Wow. Here I sit, in a coffee shop in Jerusalem, finally able to try and wrap my mind around life. Refugees, torture, war, bombings and the beauty of heaven’s invasion in the midst of it all. Wow.
I don’t even know where to start. I feel so blessed. So absolutely privileged to have had the opportunity to sit with Syrians who have recently fled the terror and sheer horror of war and see Jesus come and embrace them. Wow.
Walking into Zaatari Refugee camp in Jordan felt like a dream. We were told the entire time prior that it was closed and we wouldn’t be allowed in, but then favor showed up and waters parted. A camp with over 150,000 people. 150,000! It was surreal and hard to comprehend at times. Syria is being emptied of Syrians one dangerous trek across the border after another.
As an Iris Relief team we connected with some men in the camp (and eventually the UNHCR) and they became our tour guides as we visited families who’d recently fled the war.
Most camps are structured that you can’t bring in informal supplies and Zaatari was no different. So once we passed the army guards clutching their AK47’s, we had nothing to give but love.
“As-salam alaykum!” (Hello!)
We’d greet a family and then enter the refugee camping-like-tent and sit with an inquisitive family. We’d say we were there to listen, to pray and bring hope, and then… the stories would flow.
“Our city had a massacre of 400 people”
“Our city had a massacre of 500 people”
“In our home town, children were used as a human shield against the opposing side and 250 were killed, most under the age of 10 years old.”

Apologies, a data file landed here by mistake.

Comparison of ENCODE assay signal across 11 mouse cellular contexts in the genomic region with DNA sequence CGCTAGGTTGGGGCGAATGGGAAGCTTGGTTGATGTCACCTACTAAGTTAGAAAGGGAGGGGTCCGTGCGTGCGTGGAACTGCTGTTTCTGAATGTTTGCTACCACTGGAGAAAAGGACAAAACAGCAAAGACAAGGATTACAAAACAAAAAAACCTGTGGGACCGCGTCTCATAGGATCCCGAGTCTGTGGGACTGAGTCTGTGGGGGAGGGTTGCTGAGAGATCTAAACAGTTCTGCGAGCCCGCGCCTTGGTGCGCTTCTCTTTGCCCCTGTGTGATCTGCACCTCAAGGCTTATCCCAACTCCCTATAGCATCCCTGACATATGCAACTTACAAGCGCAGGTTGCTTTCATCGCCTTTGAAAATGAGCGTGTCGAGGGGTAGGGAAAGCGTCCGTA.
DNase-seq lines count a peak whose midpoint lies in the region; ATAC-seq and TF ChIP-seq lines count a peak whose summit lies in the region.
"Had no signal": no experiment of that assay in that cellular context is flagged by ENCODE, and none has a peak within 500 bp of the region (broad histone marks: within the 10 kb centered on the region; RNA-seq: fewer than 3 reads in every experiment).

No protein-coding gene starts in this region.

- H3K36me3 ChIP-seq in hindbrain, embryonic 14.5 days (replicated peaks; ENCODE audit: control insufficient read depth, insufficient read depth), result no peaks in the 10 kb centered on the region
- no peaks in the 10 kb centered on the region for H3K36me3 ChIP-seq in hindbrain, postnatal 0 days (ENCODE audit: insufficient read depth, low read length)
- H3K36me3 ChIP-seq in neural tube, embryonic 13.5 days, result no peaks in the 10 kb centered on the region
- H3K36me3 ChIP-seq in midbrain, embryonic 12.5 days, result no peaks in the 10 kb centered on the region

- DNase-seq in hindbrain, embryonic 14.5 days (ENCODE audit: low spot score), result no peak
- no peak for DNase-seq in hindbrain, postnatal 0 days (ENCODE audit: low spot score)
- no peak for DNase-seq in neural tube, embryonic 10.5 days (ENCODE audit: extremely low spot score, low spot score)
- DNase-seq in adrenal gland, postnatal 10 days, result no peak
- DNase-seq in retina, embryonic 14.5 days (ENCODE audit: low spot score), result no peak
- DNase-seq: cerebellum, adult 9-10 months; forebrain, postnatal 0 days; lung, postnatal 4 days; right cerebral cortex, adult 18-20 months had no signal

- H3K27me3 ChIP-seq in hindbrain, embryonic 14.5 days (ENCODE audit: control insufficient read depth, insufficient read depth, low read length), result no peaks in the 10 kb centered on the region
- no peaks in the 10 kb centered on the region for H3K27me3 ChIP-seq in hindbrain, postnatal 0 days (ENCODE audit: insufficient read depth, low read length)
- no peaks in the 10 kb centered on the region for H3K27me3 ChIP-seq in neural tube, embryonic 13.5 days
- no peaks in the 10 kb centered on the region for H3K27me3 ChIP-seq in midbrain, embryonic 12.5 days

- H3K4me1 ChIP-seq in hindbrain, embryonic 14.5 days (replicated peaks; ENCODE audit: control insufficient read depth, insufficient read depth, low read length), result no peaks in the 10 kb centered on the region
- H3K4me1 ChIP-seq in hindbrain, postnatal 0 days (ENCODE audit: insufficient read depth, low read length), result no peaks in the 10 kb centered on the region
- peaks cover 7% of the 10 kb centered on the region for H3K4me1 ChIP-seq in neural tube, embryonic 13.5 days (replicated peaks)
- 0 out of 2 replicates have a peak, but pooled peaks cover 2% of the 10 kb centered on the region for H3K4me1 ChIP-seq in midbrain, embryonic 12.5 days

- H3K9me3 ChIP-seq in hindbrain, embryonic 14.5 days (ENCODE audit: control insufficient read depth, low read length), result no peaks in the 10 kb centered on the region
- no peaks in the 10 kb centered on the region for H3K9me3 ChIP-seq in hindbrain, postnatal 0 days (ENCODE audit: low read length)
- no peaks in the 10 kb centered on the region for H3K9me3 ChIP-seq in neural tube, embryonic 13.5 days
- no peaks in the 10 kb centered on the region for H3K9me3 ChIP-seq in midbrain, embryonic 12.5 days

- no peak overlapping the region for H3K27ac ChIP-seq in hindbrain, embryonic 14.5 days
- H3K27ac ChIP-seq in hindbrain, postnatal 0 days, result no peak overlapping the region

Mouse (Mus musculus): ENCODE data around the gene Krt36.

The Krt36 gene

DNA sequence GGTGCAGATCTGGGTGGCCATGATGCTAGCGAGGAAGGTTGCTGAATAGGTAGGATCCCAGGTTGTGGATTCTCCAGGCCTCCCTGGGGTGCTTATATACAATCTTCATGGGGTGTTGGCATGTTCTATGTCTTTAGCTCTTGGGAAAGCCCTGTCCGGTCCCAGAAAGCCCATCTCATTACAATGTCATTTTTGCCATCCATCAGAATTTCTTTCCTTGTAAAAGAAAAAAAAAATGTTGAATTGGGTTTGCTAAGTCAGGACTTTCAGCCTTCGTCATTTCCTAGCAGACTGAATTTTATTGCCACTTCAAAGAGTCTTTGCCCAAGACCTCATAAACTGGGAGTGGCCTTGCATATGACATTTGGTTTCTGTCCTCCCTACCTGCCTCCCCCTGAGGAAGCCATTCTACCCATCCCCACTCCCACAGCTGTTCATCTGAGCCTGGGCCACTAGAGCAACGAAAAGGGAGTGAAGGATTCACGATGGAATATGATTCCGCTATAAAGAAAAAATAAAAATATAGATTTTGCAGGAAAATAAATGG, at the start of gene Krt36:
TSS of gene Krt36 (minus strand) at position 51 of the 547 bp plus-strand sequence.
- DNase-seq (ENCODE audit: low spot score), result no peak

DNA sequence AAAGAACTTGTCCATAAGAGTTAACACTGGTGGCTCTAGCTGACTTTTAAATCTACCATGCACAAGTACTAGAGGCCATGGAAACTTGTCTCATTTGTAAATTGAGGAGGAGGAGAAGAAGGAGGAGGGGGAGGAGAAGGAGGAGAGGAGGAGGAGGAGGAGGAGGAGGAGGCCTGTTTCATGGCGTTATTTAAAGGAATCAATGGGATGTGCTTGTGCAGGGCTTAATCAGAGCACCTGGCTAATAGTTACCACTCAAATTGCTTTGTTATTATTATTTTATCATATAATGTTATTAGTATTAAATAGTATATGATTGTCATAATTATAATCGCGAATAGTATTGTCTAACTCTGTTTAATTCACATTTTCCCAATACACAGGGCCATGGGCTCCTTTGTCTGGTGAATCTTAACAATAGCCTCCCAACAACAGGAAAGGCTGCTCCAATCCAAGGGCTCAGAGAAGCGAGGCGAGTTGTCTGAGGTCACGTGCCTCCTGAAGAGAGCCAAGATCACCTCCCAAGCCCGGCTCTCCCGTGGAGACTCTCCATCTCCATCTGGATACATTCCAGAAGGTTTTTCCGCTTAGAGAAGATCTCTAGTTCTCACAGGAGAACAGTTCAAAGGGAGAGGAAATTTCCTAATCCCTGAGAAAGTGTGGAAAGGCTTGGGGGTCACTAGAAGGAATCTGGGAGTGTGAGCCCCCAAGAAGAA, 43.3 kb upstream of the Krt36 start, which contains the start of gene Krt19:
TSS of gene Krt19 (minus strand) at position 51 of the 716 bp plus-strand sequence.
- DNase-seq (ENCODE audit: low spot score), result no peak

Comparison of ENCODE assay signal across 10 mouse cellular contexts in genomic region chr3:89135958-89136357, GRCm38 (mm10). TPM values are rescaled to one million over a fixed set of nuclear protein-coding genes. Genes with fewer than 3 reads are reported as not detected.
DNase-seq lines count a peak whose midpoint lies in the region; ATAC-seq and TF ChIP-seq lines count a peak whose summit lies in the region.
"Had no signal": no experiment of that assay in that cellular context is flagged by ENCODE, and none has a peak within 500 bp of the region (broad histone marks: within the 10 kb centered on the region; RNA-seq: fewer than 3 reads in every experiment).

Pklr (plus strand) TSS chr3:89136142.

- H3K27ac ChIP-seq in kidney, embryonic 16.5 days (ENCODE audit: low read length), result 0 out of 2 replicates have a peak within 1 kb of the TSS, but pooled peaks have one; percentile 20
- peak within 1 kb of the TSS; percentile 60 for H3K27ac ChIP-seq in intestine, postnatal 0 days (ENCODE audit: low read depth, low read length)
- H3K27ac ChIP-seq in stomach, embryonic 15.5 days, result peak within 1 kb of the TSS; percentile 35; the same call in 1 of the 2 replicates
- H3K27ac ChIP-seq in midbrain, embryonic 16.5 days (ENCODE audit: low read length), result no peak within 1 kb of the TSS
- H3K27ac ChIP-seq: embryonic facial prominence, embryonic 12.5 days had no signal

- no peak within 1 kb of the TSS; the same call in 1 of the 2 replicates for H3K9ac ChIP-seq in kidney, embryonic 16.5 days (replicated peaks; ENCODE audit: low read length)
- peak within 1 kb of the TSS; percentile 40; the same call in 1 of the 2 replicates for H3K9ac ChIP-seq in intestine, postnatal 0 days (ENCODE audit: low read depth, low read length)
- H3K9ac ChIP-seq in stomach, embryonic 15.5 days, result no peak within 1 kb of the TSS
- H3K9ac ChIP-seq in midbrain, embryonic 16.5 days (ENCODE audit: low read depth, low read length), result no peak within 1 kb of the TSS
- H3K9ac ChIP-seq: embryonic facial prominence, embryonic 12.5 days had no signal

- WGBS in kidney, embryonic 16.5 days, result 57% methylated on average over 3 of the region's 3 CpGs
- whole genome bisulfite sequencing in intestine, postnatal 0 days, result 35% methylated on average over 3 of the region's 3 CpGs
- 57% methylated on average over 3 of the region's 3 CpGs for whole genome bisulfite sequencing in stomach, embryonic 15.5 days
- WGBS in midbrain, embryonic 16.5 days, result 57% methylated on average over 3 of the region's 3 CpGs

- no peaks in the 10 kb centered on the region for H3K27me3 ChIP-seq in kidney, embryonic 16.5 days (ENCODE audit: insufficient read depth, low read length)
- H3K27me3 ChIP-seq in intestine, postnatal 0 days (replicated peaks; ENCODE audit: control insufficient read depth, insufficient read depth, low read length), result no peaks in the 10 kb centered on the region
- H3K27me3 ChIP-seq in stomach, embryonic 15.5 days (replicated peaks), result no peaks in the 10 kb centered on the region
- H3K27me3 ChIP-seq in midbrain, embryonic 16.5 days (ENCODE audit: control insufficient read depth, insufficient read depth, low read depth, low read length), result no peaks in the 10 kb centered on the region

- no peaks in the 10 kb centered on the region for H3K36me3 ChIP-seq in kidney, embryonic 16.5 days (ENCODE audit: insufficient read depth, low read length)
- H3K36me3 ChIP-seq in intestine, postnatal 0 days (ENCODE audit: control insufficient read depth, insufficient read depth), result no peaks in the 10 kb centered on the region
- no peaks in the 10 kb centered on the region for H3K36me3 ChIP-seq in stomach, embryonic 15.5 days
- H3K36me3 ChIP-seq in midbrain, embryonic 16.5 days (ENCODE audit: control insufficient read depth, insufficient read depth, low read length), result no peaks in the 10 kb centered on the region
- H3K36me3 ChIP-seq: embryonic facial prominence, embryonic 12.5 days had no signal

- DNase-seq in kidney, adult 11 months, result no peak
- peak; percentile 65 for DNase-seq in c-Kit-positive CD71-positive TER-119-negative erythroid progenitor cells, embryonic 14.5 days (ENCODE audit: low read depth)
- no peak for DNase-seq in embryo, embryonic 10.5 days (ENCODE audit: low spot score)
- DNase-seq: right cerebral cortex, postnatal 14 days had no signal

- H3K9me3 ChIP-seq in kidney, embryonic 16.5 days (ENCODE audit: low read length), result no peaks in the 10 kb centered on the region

“My husband went to the market and never came home.”
“I was captured and tortured for information I didn’t have.”
“I was taken and locked in a room, no bigger then this tent, with 100 other people. Body, was on top of body, on top of another body…”
The stories went on as we discovered more about the blood spilling out from Syria. Looking into the hopeless eyes of so many refugees I couldn’t stop what was bubbling up from inside me “THERE’S HOPE!” I would blurt out almost uncomfortably sometimes. Really uncomfortably at other times.
“There’s hope and it’s tangible and he’s ALIVE!”
Those are the moments that if you don’t back it with action, you look like, well, a jerk. These people have had war in their country for the last two years. Massacre after bloody massacre. Their homes have been blown up, their bodies at times ripped apart, and then this random group of people shows up and says “There’s hope”?!.
But it felt like second nature. Listening to their stories half of me wanted to cry while the other half couldn’t silence heaven’s cry of response.
So, we would invite Holy Spirit and he would make sense of that controversial four letter word.
To paraphrase papa Rolland Baker: “If the gospel doesn’t work in a war zone, it doesn’t work.” So why not trust wholeheartedly and let our beautiful papa God do the rest?
In one tent praying for a man his knee was completely healed from pain. The first of many miracles. Backs, heads, hearts. Blank eyes were revived with life, laughter filled the mouths of children and echoed everywhere we went.
We were hopeful going on the trip but to see as much response as we saw, I think we were all quite shocked! Haha. Hope to such hopelessness is TANGIBLE. You can see it, touch it.
You can walk into a home of those who have never desired Jesus but within moments of a few sips of tea, or disgusting Turkish coffee, they could see what you have and reach out on their own for the love that you carry.
It was amazing. I felt like I came alive all over again with a little hand tucked in mine, walking through a sea of tents. This is what the gospel looks like; compassion to action, leaping into unchartered territory and finding heaven’s already been there waiting, longing to break forth in love.
Though Syria is still contracting with the pains of war, after our time in the dirt, I couldn’t be more confident standing with papa and his dreams for peace. Be watching for more stories and ways you can link with other’s traveling to love on the Syrian refugees in the future.